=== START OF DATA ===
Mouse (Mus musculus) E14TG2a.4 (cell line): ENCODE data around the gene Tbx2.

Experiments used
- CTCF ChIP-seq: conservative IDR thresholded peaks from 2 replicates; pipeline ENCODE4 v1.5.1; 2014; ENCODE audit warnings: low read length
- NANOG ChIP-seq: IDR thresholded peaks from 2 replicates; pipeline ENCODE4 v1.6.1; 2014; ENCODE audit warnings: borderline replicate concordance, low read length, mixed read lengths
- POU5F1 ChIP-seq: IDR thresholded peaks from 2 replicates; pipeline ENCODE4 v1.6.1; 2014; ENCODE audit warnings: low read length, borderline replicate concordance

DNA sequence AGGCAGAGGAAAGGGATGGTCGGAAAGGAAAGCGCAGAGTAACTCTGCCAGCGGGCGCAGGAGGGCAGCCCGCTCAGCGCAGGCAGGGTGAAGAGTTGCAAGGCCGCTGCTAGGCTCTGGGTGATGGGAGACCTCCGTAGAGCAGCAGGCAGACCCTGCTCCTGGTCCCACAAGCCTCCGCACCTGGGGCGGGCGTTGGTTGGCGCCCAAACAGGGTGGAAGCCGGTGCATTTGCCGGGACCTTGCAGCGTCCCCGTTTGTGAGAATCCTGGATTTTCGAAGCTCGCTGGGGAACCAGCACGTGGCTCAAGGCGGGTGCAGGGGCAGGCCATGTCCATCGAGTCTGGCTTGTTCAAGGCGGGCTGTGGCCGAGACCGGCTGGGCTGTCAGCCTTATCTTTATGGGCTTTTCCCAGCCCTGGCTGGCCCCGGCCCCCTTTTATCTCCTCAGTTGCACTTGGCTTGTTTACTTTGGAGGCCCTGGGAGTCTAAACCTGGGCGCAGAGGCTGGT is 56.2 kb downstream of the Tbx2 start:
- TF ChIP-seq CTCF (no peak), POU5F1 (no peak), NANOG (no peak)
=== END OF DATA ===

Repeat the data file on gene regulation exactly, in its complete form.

Mouse (Mus musculus) E14TG2a.4 (cell line): ENCODE data around the gene Tbx2.

Experiments used
- CTCF ChIP-seq: conservative IDR thresholded peaks from 2 replicates; pipeline ENCODE4 v1.5.1; 2014; ENCODE audit warnings: low read length
- NANOG ChIP-seq: IDR thresholded peaks from 2 replicates; pipeline ENCODE4 v1.6.1; 2014; ENCODE audit warnings: borderline replicate concordance, low read length, mixed read lengths
- POU5F1 ChIP-seq: IDR thresholded peaks from 2 replicates; pipeline ENCODE4 v1.6.1; 2014; ENCODE audit warnings: low read length, borderline replicate concordance

DNA sequence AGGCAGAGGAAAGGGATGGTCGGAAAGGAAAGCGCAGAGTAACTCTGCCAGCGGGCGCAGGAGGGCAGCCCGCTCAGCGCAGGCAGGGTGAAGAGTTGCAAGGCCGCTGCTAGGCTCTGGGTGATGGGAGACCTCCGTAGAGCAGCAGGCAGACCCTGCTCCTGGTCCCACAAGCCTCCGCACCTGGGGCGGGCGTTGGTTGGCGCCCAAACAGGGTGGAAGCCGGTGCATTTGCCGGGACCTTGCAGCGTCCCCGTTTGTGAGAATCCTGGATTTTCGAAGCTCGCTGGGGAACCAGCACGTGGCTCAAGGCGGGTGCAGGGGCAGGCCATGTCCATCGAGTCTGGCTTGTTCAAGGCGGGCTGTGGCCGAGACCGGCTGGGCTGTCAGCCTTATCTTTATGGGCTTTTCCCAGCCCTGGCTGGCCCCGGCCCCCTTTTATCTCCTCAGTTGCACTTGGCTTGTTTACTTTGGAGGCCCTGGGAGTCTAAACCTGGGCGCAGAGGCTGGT is 56.2 kb downstream of the Tbx2 start:
- TF ChIP-seq CTCF (no peak), POU5F1 (no peak), NANOG (no peak)